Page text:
Variations in streamwater temperature at the outlet of a 41-ha forested watershed at Panola Mountain in the Georgia Piedmont indicate that the initial rapid hydrologic response is caused by a combination of groundwater discharge and channel interception of rainwater. A storm in May 1986 caused a rapid increase in discharge that was accompanied by a decrease in streamwater temperature and a rise in the water table level adjacent to the stream. The higher water table provided the hydraulic gradient necessary to increase the discharge of colder groundwater to the stream. Storms that occurred under very dry antecedent conditions in July 1986 and June 1987 caused a rapid hydrologic response but no change in water table level, indicating the response was caused by channel interception of rainwater. This conclusion was supported by increases in streamwater temperature in the June storm and by chemical changes in the July storm. When rainfall is sufficient, flow in the ephemeral part of the stream in the catchment headwaters generates a second and larger discharge peak that reflects the chemistry and temperature of runoff from a 3-ha granite outcrop in the headwaters; sulfate concentration and temperature increase and alkalinity decreases relative to prestorm conditions. The initial response, however, results from channel interception and groundwater discharge. Rapid rises in the water table level during some storms suggest that macropore flow may play a major role in the hydrologic response of the watershed to rainstorms. ?? 1988.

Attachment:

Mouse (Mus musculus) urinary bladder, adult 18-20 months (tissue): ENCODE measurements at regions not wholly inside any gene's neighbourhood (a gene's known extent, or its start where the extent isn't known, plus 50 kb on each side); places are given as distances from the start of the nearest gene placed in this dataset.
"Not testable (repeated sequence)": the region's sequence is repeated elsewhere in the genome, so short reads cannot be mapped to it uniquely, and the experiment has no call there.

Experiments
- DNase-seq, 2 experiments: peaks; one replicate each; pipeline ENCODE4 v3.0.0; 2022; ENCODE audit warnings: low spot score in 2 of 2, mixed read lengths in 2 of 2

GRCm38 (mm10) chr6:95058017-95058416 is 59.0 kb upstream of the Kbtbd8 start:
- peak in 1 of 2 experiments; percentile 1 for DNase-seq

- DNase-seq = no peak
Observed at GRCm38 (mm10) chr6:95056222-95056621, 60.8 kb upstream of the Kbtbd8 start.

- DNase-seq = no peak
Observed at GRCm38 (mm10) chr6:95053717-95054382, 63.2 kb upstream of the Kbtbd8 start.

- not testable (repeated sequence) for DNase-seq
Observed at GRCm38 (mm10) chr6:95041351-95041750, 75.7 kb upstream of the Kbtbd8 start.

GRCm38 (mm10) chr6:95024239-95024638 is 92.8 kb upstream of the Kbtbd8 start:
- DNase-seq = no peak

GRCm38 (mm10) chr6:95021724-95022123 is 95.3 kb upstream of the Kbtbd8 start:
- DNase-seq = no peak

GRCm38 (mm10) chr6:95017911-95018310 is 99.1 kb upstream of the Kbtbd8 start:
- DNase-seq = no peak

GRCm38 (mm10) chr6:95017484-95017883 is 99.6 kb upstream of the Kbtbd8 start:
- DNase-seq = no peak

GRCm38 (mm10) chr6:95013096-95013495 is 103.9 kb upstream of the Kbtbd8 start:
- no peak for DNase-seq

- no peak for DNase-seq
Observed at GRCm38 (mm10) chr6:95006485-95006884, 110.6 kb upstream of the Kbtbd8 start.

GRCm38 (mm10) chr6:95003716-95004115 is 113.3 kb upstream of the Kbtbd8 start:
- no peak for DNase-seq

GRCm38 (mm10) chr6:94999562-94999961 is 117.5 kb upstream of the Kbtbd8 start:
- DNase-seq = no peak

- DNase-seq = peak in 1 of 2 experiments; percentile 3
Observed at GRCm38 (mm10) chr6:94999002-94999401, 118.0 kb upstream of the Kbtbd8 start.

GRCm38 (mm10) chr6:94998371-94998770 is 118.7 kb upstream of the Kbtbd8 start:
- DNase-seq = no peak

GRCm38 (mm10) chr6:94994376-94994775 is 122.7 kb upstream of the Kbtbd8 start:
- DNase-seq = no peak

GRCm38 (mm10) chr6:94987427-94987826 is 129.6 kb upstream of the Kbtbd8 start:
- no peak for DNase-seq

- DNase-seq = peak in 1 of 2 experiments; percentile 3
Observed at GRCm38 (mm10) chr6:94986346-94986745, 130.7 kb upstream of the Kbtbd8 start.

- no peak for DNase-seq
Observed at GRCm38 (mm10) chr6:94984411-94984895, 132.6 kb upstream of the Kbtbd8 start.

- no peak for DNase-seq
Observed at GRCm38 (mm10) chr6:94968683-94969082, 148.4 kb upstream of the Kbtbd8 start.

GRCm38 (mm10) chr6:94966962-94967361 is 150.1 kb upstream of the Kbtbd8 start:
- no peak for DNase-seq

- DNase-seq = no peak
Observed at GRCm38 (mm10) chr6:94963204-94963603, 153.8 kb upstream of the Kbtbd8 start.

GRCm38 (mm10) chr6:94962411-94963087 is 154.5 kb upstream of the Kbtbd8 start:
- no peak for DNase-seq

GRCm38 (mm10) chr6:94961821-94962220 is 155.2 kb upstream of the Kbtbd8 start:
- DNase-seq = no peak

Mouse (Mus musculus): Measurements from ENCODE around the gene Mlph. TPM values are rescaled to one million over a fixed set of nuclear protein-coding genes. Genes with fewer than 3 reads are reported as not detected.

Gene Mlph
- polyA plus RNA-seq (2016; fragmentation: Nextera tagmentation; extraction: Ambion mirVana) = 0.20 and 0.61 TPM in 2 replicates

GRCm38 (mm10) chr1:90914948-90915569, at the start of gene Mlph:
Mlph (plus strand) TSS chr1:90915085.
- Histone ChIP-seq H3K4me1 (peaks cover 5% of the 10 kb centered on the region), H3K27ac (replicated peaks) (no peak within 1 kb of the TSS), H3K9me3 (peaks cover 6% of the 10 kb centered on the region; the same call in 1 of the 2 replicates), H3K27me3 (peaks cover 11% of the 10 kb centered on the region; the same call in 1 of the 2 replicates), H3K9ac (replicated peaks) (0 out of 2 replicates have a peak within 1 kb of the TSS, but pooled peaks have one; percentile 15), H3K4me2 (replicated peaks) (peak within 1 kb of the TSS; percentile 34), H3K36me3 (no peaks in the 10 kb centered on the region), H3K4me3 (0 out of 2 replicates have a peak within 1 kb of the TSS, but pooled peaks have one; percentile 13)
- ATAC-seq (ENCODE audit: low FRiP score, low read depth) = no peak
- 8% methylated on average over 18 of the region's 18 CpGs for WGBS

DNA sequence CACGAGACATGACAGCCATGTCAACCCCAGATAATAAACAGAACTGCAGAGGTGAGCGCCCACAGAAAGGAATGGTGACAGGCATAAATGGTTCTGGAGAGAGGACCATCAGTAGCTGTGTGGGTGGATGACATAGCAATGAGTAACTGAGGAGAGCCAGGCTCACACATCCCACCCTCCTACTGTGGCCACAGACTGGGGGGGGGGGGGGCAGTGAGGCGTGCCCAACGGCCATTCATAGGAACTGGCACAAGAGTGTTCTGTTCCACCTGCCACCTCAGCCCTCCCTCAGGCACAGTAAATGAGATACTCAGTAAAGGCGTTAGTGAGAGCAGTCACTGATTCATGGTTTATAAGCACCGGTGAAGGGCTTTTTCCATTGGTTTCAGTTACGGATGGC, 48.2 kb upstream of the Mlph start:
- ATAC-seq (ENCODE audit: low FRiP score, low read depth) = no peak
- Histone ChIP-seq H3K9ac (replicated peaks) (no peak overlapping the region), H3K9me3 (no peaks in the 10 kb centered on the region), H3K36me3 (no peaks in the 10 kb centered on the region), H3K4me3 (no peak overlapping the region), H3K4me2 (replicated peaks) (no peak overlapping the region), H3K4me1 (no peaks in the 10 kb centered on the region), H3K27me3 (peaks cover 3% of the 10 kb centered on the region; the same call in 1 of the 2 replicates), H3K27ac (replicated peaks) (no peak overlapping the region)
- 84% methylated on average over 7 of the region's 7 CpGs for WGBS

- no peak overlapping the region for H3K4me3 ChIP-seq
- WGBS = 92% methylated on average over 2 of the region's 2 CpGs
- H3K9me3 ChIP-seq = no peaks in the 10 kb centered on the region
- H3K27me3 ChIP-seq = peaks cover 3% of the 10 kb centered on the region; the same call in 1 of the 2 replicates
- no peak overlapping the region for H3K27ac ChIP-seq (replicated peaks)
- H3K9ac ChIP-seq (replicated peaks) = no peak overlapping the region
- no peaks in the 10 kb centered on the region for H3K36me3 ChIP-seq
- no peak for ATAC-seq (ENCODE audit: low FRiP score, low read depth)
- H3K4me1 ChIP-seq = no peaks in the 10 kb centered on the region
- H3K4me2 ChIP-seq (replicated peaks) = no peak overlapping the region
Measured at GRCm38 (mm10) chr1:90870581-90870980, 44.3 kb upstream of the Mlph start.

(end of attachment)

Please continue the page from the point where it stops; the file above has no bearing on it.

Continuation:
Additional publication details
Preliminary observations of streamflow generation during storms in a forested Piedmont watershed using temperature as a tracer